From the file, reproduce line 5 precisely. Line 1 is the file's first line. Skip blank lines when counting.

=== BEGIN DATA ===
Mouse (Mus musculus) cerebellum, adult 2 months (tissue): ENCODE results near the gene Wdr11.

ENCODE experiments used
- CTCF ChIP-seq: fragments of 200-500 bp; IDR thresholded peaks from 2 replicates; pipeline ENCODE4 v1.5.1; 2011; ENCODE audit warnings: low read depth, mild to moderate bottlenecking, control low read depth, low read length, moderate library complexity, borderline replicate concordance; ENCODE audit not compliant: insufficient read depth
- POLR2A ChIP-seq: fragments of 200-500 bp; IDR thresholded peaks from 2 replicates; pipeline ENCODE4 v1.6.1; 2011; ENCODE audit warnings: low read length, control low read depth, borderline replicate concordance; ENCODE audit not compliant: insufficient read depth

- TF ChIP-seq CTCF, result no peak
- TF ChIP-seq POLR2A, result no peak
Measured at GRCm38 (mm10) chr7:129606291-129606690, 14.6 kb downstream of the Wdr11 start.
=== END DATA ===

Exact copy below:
- TF ChIP-seq CTCF, result no peak